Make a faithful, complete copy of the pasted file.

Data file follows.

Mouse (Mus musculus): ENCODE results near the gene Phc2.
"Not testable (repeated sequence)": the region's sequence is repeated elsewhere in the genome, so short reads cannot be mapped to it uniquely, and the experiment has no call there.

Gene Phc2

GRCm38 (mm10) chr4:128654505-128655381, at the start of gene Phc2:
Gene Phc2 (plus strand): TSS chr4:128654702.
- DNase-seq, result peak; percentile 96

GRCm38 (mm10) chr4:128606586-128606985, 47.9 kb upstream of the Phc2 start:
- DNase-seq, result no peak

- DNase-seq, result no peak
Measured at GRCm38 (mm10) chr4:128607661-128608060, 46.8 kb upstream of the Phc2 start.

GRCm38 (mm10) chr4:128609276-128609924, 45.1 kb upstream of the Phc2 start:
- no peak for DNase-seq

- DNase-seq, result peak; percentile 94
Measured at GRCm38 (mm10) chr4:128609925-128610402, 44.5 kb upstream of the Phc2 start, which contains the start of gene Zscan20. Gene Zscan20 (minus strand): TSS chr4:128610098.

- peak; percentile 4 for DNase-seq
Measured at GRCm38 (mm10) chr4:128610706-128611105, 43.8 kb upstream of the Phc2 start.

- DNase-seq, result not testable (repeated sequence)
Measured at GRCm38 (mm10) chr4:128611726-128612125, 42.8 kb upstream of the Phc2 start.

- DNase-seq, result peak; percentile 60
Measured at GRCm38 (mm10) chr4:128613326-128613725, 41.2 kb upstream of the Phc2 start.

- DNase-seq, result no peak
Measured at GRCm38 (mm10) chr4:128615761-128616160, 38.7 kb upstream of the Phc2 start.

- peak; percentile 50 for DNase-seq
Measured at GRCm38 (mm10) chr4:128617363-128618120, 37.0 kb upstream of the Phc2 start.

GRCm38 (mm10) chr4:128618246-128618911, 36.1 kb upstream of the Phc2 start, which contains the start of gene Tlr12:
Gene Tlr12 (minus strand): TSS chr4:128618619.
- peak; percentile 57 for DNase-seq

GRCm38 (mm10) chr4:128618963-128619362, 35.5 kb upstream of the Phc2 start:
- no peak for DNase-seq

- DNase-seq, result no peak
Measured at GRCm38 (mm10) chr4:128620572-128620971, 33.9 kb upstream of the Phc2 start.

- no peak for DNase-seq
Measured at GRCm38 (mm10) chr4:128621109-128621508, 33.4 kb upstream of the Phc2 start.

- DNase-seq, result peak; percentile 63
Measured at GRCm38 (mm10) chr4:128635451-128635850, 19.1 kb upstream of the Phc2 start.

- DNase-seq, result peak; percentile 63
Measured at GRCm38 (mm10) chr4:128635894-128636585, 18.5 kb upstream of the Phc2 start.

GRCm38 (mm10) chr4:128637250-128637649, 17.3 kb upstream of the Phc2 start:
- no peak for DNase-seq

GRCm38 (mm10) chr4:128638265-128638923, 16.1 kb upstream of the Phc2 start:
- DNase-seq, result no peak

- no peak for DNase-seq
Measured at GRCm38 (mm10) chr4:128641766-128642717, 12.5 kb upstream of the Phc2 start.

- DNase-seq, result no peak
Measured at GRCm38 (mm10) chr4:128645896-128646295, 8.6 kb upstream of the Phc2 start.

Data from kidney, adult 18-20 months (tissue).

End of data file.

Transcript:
Mouse (Mus musculus): ENCODE results near the gene Phc2.
"Not testable (repeated sequence)": the region's sequence is repeated elsewhere in the genome, so short reads cannot be mapped to it uniquely, and the experiment has no call there.

Gene Phc2

GRCm38 (mm10) chr4:128654505-128655381, at the start of gene Phc2:
Gene Phc2 (plus strand): TSS chr4:128654702.
- DNase-seq, result peak; percentile 96

GRCm38 (mm10) chr4:128606586-128606985, 47.9 kb upstream of the Phc2 start:
- DNase-seq, result no peak

- DNase-seq, result no peak
Measured at GRCm38 (mm10) chr4:128607661-128608060, 46.8 kb upstream of the Phc2 start.

GRCm38 (mm10) chr4:128609276-128609924, 45.1 kb upstream of the Phc2 start:
- no peak for DNase-seq

- DNase-seq, result peak; percentile 94
Measured at GRCm38 (mm10) chr4:128609925-128610402, 44.5 kb upstream of the Phc2 start, which contains the start of gene Zscan20. Gene Zscan20 (minus strand): TSS chr4:128610098.

- peak; percentile 4 for DNase-seq
Measured at GRCm38 (mm10) chr4:128610706-128611105, 43.8 kb upstream of the Phc2 start.

- DNase-seq, result not testable (repeated sequence)
Measured at GRCm38 (mm10) chr4:128611726-128612125, 42.8 kb upstream of the Phc2 start.

- DNase-seq, result peak; percentile 60
Measured at GRCm38 (mm10) chr4:128613326-128613725, 41.2 kb upstream of the Phc2 start.

- DNase-seq, result no peak
Measured at GRCm38 (mm10) chr4:128615761-128616160, 38.7 kb upstream of the Phc2 start.

- peak; percentile 50 for DNase-seq
Measured at GRCm38 (mm10) chr4:128617363-128618120, 37.0 kb upstream of the Phc2 start.

GRCm38 (mm10) chr4:128618246-128618911, 36.1 kb upstream of the Phc2 start, which contains the start of gene Tlr12:
Gene Tlr12 (minus strand): TSS chr4:128618619.
- peak; percentile 57 for DNase-seq

GRCm38 (mm10) chr4:128618963-128619362, 35.5 kb upstream of the Phc2 start:
- no peak for DNase-seq

- DNase-seq, result no peak
Measured at GRCm38 (mm10) chr4:128620572-128620971, 33.9 kb upstream of the Phc2 start.

- no peak for DNase-seq
Measured at GRCm38 (mm10) chr4:128621109-128621508, 33.4 kb upstream of the Phc2 start.

- DNase-seq, result peak; percentile 63
Measured at GRCm38 (mm10) chr4:128635451-128635850, 19.1 kb upstream of the Phc2 start.

- DNase-seq, result peak; percentile 63
Measured at GRCm38 (mm10) chr4:128635894-128636585, 18.5 kb upstream of the Phc2 start.

GRCm38 (mm10) chr4:128637250-128637649, 17.3 kb upstream of the Phc2 start:
- no peak for DNase-seq

GRCm38 (mm10) chr4:128638265-128638923, 16.1 kb upstream of the Phc2 start:
- DNase-seq, result no peak

- no peak for DNase-seq
Measured at GRCm38 (mm10) chr4:128641766-128642717, 12.5 kb upstream of the Phc2 start.

- DNase-seq, result no peak
Measured at GRCm38 (mm10) chr4:128645896-128646295, 8.6 kb upstream of the Phc2 start.

Data from kidney, adult 18-20 months (tissue).